In the above chart, the green line (corresponding to the left axis) is the difference between the ten-year Treasury bond yield and the three-month T-bill yield. The black line (corresponding to the right axis) is the twelve-month percentage growth in the true money supply as defined by Rothbard and Salerno (and which we briefly discussed in chapter 5).

As the chart indicates, these two series have a remarkably tight connection. Specifically, when the money supply grows at a high rate, we are in a “boom” period and the yield curve is “normal,” meaning the yield on long bonds is much higher than on short bonds. But when the banking system contracts and money supply growth decelerates, then the yield curve flattens or even inverts. It is not surprising that when the banks “slam on the brakes” with money creation, the economy soon goes into recession.

In summary, the standard Austrian explanation of the business cycle has, as a natural corollary, a straightforward explanation for the apparent predictive power of an inverted yield curve.

End Notes:

[1] The material in this chapter draws on a forthcoming QJAE article authored by Ryan Griggs and Robert P. Murphy.

[2] Perhaps the first systematic exploration of the inverted yield curve’s ability to forecast recessions was Campbell Harvey, “Recovering Expectations of Consumption Growth from an Equilibrium Model of the Term Structure of Interest Rates” (PhD diss., University of Chicago, 1986). For a more recent discussion, see Arturo Estrella and Mary R. Trubin, “The Yield Curve as a Leading Indicator: Some Practical Issues,” New York Fed: Current Issues in Economics and Finance, July/August 2006, pp. 1–7.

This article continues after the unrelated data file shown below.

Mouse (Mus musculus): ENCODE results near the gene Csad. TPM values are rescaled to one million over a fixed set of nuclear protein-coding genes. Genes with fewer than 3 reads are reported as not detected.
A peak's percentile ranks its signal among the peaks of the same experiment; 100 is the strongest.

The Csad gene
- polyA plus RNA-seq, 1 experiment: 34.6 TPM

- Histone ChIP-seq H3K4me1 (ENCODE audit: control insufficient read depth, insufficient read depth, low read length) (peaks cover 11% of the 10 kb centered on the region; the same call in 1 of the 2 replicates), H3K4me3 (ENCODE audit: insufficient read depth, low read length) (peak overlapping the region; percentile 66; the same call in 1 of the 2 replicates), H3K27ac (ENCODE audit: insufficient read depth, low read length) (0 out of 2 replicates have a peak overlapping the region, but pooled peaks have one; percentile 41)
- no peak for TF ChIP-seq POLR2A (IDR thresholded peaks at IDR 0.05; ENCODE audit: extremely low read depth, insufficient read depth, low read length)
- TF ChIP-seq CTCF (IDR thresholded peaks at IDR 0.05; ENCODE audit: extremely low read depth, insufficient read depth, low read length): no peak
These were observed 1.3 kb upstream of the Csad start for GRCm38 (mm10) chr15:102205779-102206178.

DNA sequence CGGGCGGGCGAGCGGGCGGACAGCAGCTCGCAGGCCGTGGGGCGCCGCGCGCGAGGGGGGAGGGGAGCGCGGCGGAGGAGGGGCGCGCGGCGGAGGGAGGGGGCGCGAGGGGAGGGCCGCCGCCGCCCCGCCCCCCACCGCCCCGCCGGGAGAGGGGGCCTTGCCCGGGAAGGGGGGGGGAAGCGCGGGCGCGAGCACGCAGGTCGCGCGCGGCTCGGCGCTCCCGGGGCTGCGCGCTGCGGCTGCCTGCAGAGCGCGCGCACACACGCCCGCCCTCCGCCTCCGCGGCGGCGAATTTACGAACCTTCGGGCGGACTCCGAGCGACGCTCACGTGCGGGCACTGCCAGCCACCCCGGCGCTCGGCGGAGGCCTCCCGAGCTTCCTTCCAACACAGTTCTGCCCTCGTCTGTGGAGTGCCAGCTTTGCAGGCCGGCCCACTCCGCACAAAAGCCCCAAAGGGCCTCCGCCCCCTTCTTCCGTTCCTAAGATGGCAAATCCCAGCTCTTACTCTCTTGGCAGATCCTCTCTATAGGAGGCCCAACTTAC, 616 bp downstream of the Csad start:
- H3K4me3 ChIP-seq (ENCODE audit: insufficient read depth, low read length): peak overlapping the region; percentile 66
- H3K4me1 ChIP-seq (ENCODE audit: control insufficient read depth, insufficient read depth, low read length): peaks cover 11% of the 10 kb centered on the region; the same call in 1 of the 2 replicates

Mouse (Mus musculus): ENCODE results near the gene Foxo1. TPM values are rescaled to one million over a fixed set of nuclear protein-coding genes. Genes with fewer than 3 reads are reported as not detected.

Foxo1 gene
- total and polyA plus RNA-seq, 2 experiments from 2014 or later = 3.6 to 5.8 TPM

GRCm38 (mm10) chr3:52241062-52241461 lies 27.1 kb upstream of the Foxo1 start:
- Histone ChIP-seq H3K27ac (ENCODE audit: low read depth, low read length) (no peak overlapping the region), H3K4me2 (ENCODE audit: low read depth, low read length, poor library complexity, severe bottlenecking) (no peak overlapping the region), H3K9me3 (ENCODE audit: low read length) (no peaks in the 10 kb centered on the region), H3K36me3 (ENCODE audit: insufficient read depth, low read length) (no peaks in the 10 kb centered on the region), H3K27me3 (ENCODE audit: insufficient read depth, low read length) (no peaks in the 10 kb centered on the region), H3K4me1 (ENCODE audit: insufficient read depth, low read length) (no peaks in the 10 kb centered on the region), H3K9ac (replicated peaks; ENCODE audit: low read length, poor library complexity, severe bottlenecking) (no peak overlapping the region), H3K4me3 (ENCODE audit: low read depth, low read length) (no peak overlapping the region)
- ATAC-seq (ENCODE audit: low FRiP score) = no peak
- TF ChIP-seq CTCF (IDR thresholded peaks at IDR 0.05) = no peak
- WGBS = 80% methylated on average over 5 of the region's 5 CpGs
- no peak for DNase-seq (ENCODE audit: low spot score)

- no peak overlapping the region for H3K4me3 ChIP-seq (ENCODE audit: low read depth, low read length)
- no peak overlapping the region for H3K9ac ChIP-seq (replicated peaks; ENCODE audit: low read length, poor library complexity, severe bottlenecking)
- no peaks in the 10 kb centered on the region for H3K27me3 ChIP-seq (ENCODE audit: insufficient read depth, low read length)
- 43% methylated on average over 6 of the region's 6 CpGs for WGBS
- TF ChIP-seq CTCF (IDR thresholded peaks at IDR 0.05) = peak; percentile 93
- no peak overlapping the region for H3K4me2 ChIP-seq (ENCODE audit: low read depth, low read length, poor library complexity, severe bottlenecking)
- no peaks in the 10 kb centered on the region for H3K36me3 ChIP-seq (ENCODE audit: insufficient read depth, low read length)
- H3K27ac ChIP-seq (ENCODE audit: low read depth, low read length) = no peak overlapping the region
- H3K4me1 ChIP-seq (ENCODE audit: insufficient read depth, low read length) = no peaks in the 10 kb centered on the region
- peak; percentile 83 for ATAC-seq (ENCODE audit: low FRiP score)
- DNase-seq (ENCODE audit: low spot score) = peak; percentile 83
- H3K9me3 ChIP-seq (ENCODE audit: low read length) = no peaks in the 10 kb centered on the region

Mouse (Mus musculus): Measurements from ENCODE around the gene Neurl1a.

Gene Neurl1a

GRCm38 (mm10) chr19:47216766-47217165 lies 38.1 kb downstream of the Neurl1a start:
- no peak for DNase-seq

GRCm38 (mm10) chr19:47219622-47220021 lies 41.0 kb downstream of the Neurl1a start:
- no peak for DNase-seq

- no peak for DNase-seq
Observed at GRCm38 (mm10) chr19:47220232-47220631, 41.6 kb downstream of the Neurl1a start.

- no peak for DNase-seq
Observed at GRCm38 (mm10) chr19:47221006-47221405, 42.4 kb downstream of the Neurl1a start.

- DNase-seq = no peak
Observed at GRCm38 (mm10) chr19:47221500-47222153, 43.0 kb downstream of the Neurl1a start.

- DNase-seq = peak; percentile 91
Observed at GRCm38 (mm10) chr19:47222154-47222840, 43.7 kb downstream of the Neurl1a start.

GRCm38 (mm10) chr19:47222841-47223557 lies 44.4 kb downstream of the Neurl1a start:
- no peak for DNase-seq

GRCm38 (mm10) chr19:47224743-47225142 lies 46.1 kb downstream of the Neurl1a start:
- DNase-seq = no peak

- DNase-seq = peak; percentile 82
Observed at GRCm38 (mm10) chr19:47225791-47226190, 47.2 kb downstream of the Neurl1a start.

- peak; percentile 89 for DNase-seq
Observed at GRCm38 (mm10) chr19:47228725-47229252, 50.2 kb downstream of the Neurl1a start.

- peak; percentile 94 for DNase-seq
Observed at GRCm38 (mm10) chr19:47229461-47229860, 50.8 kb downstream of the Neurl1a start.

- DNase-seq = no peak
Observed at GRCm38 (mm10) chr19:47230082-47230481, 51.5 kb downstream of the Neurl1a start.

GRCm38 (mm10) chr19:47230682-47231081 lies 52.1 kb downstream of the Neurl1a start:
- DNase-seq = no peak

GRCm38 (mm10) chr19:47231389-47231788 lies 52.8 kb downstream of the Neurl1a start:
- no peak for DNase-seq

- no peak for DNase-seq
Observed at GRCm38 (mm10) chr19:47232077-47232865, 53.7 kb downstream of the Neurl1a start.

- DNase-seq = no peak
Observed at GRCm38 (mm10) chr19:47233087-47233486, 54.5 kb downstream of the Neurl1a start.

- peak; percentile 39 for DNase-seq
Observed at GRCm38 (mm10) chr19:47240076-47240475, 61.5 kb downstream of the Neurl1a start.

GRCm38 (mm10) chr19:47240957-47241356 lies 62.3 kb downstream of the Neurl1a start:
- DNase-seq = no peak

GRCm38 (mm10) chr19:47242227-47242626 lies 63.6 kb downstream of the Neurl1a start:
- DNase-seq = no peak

[3] See Paul Krugman, “The Yield Curve (Wonkish),” Paul Krugman blogs, New York Times, Dec. 27, 2008.

[4] See Paul Krugman, “From Trump Boom to Trump Gloom,” New York Times, Aug. 15, 2019.

[5] Paul Cwik’s work explains the inverted yield curve’s predictive power in light of Austrian business cycle theory. See for example Paul Cwik, “The Inverted Yield Curve and the Economic Downturn,” New Perspectives on Political Economy 1, no. 1 (2005): 1–37; and “An Investigation of Inverted Yield Curves and Economic Downturns,” (PhD diss., Auburn University, 2004).